I spent some (to much!) time last night fooling around with Ruddigore Chess. I started by hacking and slashing up Fergus's Duniho's Chessgi ZRF, and seeing what happened. (Zillions is hardly the only tool suitable for this sort of thing, of course, but it is the one that usually comes to hand for me. Occasionally I worry about the effect this has on my game designing, since if the only tool you have is a hammer, everthing starts to look like a nail. However, the essay <u>Zillions of Games: threat or menace</u>, will have to wait for another day.) <p> As a frame, the battle represents a Loser-take-all battle between Sir Ruthven Murgatroyd (white) and Sir Despard Murgatroyd (black) as to who will be stuck being the cursed Bad Baronet of Ruddigore. <p> The initial rules were: <ol> <p> <li><b>Ruddigore</b> Chess is a <a href='../other.dir/chesgi.html'>Chessgi</a> variant, and all rules of that game apply except when contradicted below.</li> <p> <li>Each turn that a player does not perform a wicked deed by capturing a piece (their's or their opponent's), they must sacrifice a piece to the curse. Pieces in hand may be sacrificed. Sacrificed pieces are out of the game.</li> <p> <li>You may capture your own pieces ('If a man can't capture his own, pieces, <strong>whose</strong> pieces <em>can</em> he capture?'). Pieces of your own you capture go into your hand.</li> <p> <li>The first three turns are a Bank Holiday, and there are no captures or sacrifices then.</li> <p> <li>If you run out of other pieces to sacrifice, and you must sacrifice, you must sacrifice your King and lose.</li> </ol> <p> The problem with this game, as a few minutes of thought would have told me, is that it is far, far easier to capture your own pieces than the opponent's. What you get is mostly self captures with occasional threats in order to force a piece loss on the opponent, with the goal of having them run out of pieces to sacrifice first. Not very Chess-like. <p> The made the follow changes then, attempting to get more pieces engaged: <ul> <p> <li>Only the King, renamed the Baronet and given the ability to capture (but not move without capturing) like a Knight in addition to moving like a King [WFcN], can capture friendly pieces (if you want something done right . . .).</li> <p> <li>The Knights are replaced by Gentlemen, which are limited Nightriders (NN2).</li> <p> <li>Pawns are now Quickpawns which can always move two forward, and I've eliminated en passant to encourage them.</li> </ul> <p> This made a small difference, but not enough. So I eliminated the Bank Holiday, and made sacrifices required only on even turns (Sir Despard did all of his wicked deeds in the morning, and did good in the afternoon). This helped a lot, now you can capture your own piece on an even turn, and deploy it on an odd one. Now, though, I'm wondering if the Gentlemen are too powerful, since when dropped they can fork like anything. Maybe Halfling Nightriders? <p> I also find I'm tempted to rename everything: Pawns into Farmers, Bishops into Vicars, Rooks into Squires, and Queens to Stewards. But on the other hand, if the move hasn't changed, it is confusing to change the name of the piece. <p> Anyway, this is still very much an on-going project, and I'd appreciate any advice anyone has.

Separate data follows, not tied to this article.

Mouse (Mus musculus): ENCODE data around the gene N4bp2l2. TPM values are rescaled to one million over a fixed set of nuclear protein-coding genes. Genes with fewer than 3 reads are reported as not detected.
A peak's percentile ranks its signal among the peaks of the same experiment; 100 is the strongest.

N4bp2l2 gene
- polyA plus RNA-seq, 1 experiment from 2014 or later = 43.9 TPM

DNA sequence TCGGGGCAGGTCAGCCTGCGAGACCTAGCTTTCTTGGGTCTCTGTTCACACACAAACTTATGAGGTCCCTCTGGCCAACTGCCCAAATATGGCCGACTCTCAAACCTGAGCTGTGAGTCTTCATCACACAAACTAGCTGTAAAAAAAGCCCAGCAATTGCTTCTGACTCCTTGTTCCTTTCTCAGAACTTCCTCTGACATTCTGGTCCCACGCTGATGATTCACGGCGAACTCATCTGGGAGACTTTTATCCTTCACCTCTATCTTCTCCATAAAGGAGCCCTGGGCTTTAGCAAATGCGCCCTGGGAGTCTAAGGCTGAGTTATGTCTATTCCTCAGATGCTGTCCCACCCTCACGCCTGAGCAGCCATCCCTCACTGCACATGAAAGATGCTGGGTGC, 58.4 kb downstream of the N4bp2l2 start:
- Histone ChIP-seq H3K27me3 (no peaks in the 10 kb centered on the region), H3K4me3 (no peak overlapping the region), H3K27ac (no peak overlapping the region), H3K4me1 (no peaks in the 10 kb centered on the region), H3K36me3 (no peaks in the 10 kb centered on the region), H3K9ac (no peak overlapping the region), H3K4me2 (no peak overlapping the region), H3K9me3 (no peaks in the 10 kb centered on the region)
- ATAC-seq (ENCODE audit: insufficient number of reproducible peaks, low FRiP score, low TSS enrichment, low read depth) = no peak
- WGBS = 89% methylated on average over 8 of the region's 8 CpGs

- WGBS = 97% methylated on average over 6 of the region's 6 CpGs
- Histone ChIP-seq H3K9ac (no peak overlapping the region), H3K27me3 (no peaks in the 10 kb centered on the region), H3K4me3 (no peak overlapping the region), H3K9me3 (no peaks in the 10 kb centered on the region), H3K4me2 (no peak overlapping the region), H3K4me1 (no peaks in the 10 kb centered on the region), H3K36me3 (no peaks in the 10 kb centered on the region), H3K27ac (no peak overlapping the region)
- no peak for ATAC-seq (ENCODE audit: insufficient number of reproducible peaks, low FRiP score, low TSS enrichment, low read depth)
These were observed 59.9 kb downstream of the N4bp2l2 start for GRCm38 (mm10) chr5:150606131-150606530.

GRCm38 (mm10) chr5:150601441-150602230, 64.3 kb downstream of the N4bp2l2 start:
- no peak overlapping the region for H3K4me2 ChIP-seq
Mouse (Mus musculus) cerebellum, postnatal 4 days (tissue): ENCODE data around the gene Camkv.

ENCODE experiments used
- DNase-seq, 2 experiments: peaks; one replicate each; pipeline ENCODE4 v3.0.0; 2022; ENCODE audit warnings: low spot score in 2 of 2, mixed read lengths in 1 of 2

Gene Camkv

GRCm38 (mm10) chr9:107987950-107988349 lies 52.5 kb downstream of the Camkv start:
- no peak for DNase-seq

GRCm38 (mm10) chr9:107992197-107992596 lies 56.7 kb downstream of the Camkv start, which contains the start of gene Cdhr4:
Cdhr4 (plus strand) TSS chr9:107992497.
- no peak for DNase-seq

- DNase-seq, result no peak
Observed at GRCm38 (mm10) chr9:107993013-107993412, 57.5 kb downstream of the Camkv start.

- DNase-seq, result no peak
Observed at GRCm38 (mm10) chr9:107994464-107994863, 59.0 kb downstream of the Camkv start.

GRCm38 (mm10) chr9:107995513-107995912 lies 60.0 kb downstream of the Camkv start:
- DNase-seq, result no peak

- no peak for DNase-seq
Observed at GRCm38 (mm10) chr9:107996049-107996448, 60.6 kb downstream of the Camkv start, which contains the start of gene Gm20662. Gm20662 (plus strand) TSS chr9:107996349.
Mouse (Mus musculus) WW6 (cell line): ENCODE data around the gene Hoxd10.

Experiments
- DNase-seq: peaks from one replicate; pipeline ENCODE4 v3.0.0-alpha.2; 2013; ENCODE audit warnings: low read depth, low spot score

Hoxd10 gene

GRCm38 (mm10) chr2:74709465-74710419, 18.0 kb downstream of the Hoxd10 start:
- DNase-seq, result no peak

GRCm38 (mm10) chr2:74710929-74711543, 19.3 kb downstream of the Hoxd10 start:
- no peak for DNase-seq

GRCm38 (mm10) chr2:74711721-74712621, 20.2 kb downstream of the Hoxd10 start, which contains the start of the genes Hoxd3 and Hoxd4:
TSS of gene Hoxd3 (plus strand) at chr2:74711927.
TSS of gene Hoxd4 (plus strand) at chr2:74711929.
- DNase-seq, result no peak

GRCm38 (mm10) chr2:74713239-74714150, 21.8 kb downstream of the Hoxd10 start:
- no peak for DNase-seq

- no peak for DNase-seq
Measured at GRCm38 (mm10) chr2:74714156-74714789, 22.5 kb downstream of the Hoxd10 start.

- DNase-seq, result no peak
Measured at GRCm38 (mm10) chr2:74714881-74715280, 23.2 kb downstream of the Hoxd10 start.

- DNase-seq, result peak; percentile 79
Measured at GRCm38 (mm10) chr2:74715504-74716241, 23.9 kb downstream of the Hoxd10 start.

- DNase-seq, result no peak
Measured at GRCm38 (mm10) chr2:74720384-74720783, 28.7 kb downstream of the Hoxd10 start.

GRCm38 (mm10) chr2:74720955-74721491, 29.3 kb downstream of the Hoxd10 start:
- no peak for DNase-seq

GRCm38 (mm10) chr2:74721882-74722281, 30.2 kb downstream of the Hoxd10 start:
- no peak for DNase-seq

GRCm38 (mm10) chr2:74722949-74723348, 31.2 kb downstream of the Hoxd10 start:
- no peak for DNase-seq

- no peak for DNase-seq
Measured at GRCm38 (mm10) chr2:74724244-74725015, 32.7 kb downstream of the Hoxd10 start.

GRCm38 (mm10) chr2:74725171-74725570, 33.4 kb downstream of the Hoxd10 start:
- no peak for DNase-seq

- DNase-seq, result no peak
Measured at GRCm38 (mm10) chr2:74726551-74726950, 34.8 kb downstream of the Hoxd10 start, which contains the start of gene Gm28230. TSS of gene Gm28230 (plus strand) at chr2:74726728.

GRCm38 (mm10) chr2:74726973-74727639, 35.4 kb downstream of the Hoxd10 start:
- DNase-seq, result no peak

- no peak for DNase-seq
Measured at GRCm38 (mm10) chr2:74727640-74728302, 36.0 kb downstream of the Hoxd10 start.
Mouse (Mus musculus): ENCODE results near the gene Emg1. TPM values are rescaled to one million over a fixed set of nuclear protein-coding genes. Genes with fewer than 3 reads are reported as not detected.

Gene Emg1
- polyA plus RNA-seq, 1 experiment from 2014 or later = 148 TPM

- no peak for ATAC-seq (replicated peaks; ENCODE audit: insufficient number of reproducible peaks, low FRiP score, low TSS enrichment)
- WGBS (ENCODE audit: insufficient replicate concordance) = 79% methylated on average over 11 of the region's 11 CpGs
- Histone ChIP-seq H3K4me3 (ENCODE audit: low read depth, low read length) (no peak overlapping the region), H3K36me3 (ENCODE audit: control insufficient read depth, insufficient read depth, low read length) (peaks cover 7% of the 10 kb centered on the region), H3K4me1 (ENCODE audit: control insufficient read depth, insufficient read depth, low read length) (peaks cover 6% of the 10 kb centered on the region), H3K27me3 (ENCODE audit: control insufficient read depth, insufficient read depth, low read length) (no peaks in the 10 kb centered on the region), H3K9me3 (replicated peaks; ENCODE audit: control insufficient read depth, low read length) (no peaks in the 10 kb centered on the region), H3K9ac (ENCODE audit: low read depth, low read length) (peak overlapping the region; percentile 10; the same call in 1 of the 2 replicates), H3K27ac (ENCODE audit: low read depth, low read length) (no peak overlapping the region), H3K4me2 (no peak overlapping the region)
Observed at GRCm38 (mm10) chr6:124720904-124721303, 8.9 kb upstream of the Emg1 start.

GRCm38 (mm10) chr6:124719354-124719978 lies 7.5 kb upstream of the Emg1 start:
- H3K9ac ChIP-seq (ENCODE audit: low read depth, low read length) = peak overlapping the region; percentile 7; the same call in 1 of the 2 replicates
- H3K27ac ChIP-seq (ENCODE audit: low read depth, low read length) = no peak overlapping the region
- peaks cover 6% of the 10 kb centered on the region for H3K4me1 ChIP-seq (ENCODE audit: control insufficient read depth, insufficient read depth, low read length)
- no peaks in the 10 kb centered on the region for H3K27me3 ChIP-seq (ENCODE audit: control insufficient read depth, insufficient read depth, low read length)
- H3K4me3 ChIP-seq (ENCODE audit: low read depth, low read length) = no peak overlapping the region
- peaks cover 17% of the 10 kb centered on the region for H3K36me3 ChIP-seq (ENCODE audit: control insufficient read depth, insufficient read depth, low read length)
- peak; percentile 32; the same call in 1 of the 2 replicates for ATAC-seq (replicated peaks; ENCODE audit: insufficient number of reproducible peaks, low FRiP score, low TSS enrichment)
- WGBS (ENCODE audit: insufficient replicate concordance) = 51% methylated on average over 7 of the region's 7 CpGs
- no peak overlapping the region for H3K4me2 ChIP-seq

Peter Aronson wrote on 2002-04-25 UTC